This is the calling of my life”
In a year of police violence against Black people, a global pandemic, and a growing movement for racial justice, Ibram X. Kendi and BU’s Center for Antiracist Research will help lead the way forward
In June, just weeks after George Floyd was killed under the knee of a white police officer in Minneapolis, an interviewer at TED2020 asked Ibram X. Kendi to describe his vision for America.
Kendi, BU’s Andrew W. Mellon Professor in the Humanities, spoke of a country that doesn’t fear Black Americans like him, thus endangering their lives, that appreciates all its people’s human, ethnic, and cultural differences, and that has achieved “equity and justice and shared opportunity for all.”
“This,” he said, “is what could make this country great.”
Kendi, a College of Arts & Sciences professor of history and a scholar of racism who emerged in 2020 as the leading voice in the growing antiracism movement, is on a mission to build such a country. And as the founding director of Boston University’s Center for Antiracist Research—his appointment was nearly a year in the making—he has a plan for doing it.
That plan, already underway, reflects Kendi’s core belief: that bad policies, not people, create racial disparities, and policies can be changed.
A question Kendi is often asked: What gives you hope?
He points to the demonstrators, of all races, genders, and ages, who filled the streets of America during this past summer, from Portland, Ore., to Louisville, Ky., to New York City, demanding racial justice.
“Resistance always fuels me,” Kendi says. “Resistance gives me hope.”
Kendi knows about the power of hope. In 2018, at age 35, he was diagnosed with stage 4 colon cancer. (He credits the physician he calls “the real Dr. Kendi”—his wife, Sadiqa—with saving his life by insisting he get a colonoscopy.) He got through chemotherapy, debilitating pain, nausea, surgery, and fear by focusing on finishing his third book, How to Be an Antiracist, and believing he would survive and commit his life to creating an antiracist future.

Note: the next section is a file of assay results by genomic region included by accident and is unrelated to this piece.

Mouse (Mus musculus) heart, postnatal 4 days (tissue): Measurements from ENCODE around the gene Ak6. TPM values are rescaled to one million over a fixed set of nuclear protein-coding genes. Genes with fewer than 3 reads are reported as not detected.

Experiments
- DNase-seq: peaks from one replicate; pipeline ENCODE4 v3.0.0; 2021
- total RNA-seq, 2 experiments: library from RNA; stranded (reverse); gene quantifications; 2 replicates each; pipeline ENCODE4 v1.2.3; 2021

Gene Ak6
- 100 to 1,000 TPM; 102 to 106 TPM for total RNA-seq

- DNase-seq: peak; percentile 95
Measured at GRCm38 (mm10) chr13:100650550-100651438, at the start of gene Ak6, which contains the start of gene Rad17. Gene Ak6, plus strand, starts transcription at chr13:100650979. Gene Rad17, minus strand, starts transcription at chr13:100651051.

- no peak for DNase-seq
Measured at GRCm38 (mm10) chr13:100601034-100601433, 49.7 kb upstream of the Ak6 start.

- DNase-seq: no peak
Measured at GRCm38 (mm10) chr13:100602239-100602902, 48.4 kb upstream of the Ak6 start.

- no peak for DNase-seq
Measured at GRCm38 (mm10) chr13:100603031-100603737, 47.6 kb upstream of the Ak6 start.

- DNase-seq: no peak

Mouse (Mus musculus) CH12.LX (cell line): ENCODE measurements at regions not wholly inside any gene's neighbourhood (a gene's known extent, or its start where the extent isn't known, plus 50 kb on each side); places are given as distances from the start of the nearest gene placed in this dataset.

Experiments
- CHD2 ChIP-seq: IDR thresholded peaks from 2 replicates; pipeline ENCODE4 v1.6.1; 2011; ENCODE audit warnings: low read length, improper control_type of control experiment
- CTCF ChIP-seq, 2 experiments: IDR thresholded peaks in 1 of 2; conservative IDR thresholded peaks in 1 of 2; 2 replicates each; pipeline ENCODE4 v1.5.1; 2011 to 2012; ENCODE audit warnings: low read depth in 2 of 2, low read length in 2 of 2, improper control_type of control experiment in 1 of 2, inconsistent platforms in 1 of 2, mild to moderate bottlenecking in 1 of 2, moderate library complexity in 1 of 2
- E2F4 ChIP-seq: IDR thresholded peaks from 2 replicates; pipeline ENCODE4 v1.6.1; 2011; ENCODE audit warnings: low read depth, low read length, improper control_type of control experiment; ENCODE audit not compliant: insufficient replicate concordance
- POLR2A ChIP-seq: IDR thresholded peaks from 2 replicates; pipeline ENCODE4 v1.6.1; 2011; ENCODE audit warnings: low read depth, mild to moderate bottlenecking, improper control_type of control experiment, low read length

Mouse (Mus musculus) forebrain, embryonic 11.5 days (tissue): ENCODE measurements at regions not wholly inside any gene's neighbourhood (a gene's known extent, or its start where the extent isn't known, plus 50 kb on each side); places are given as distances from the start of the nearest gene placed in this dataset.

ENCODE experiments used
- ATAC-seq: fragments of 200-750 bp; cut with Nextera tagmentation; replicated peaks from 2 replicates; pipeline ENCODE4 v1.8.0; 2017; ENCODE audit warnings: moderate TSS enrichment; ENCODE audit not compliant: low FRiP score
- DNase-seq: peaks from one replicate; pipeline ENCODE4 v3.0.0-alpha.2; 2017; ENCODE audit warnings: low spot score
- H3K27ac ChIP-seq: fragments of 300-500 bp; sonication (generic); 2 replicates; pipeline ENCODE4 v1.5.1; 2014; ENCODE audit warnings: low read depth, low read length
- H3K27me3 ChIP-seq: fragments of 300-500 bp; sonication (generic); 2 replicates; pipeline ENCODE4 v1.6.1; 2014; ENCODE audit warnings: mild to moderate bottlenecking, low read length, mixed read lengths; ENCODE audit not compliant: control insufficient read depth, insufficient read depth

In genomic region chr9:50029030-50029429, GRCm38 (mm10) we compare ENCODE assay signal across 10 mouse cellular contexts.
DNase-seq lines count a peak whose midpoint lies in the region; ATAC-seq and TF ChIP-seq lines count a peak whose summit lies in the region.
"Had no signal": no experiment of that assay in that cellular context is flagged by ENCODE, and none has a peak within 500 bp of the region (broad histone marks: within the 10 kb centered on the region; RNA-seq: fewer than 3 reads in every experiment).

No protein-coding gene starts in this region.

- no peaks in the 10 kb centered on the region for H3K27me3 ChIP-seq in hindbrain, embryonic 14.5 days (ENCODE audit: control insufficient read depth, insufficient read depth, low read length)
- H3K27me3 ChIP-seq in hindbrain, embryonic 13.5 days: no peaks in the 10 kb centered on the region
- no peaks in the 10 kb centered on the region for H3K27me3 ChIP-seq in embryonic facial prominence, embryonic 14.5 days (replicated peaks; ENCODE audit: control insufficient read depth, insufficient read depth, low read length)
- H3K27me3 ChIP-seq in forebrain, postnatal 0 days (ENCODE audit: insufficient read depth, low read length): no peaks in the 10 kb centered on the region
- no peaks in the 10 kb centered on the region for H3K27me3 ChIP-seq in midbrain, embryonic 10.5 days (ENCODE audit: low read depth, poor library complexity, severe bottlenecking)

The surgeons pronounced him cancer-free. His books, including the National Book Award–winning Stamped from the Beginning: The Definitive History of Racist Ideas in America, top the best-seller lists. He speaks at universities across the country and appears on countless talk shows.
“This is the calling of my life,” Kendi says, “and it is certainly the calling of 2020.”
Word of his move from American University to BU in June sent ripples of excitement across campus and beyond. Students are clamoring to take his classes. Donations to the center are pouring in. Kendi was drawn by BU’s community of scholars—and his new colleagues are eager to work with him.
“Just heard Dr. Kendi is joining @BU_Tweets and opening an anti racist center!” Raul Fernandez (COM’00, Wheelock’16), Wheelock College of Education & Human Development associate dean for equity, diversity, and inclusion, tweeted. “This is a game changer for Boston and BU. Welcome to the faculty, brother.”
To talk with Kendi, to read his writings, to hear him speak, is to feel that same electricity. He makes you feel hopeful at a time when so many feel helpless. While as a historian he has “seen racism in all its ugliness in our time and across centuries,” he writes, “I have not lost faith in the beauty of human potential.” He makes you want to believe along with him that change is possible, that against all odds, his vision for an antiracist America is within reach.